Crafting a Value Proposition to Enhance Your Fundraising Strategy

Frazzled consumers don’t care about the overall goal of your nonprofit organization.

They’re happily going about their lives doing the best they can with the resources they have.

They don’t want to change anything, because for them change is work.

Your targeted donor prospects need to see that there are options they don’t know about yet.

These options are what wake them up and kick them out of their comfort zone.

Their attunement to your nonprofit organization starts with having a strong value proposition that’s highly attractive.

One that answers their question “why should I consider changing from my status quo?”

According to Jill Konrath, sales consultant, a value proposition is a “clear statement of the tangible results a customer gets from using your products or services.

 It’s outcome focused and stresses the value that you offer.”

Here are several examples of for-profit value propositions to stimulate your thinking;

  • 1
    Web Marketing Firm; We help retailers increase their online sales conversion rates up to 58 percent and their average order size by 25 percent.
  • 2
    Engineering Design Service; We help data centers reduce their power and cooling consumption from 13 to 79 Percent.
  • 3
    Document Management Company; We help distributors reduce their order-to-cash processing costs by an average of 67.2 percent at the same time they increase customer satisfaction.

Once you figure out your organization’s value proposition it becomes the essence of your fundraising strategy. 

Value propositions are also used in marketing and lead generation campaigns, website copy, marketing collateral, and grant proposals.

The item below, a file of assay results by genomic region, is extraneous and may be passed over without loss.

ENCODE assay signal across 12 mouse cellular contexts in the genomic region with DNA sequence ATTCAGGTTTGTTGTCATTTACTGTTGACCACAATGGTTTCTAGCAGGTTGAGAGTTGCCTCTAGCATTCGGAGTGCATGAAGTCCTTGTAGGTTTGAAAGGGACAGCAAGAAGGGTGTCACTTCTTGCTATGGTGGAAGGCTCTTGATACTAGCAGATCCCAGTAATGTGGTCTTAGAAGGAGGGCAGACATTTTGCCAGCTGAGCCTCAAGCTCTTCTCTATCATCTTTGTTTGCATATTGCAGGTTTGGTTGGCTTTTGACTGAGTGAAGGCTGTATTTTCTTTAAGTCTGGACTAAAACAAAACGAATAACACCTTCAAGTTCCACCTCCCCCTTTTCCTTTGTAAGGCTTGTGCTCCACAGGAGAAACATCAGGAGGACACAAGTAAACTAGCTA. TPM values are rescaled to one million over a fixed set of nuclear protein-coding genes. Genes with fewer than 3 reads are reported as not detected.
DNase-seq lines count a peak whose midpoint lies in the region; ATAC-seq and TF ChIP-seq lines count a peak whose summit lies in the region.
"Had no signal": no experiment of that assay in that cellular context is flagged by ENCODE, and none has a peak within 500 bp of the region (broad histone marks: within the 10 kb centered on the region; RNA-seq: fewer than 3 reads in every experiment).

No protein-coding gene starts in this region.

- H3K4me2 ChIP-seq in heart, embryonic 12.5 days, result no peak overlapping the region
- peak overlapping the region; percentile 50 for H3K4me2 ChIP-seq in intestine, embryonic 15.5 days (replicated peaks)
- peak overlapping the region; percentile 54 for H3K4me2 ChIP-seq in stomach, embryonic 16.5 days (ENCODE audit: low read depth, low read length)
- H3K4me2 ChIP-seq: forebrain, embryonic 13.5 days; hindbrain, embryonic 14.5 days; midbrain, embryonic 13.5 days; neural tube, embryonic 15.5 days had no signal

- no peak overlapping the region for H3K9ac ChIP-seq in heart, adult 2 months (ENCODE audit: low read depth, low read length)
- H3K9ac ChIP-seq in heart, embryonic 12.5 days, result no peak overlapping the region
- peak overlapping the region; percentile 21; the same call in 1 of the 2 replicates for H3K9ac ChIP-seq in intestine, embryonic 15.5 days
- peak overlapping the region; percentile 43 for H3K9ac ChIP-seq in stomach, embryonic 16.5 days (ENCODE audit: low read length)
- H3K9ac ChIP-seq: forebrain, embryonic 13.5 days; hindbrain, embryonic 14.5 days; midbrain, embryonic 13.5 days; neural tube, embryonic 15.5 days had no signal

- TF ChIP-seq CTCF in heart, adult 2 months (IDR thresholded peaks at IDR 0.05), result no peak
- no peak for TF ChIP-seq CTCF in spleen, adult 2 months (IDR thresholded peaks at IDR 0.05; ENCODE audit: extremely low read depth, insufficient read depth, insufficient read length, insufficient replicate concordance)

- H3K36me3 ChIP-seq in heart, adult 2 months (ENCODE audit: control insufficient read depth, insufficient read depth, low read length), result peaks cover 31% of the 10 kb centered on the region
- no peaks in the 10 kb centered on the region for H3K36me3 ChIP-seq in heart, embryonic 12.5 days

You need to stand out from the competition, that is from other organizations that are providing similar services to yours and are vying for the same donor dollars.

Let’s say that you had to choose between giving $100.00 to 2 different food banks. 

Food Bank A tells you that your gift will feed a hungry family of four for one week. 

By contrast, Food Bank B has a matching gift challenge to match 2:1 every dollar given. Suddenly your $100.00 provides $300.00 to the organization. Plus, you learn that Food Bank B partners with a local shelter to provide meals and job training programs.

Which food bank will you be more likely to give to?

With Food Bank B you feel like your donation goes farther.

Although Food Bank A may have many other programs that leverage the impact of donations, they have not entwined the value of other programs into the value proposition of their organization.

As crude as it may sound, donors have a bargain hunter mentality.

How much good work can their gift allow your organization to do?

Which charities serve the most children, or change the most lives precisely in the way that each donor wants to see the world changed?

What’s your nonprofits value proposition? What is the bundle of experiences or benefits your donors receive from giving their gifts?

Does it feel like a bargain or value? 

Is the donors overall experience with your organization one that leaves them with a sense of satisfaction that their hard-earned dollars have had the greatest possible impact?

Here are three things your organization can do right now to make your value proposition more appealing;

  • 1
    Interview existing donors; They’re most able to give you relevant, useful data in terms of how your organization has impacted their lives.
  • 2
    Engage new donors in establishing metrics. If you are confident that your organization can make a difference, the numbers you mine from engaging new donors will give you metrics you can use to make your proposition more meaningful.
  • 3
    Review your donor segments. Determine the primary value propositions for each segment and use them to enhance your fundraising strategy.

If you understand the value you bring to your donor audience, you’ll work harder to cultivate donors and be less discouraged by rejection.

You won’t question or doubt if there is a need for your organization because you’ll know that what you offer makes a difference.

When much of your organization’s funding comes from private donors, you need strategic processes in place to identify potential donors and communicate with them effectively.

Our eGuide entitled 10 Questions to Ask Your Marketing Team About Donor Acquisition will give you a framework for an effective donor communication strategy.

 You can download it here.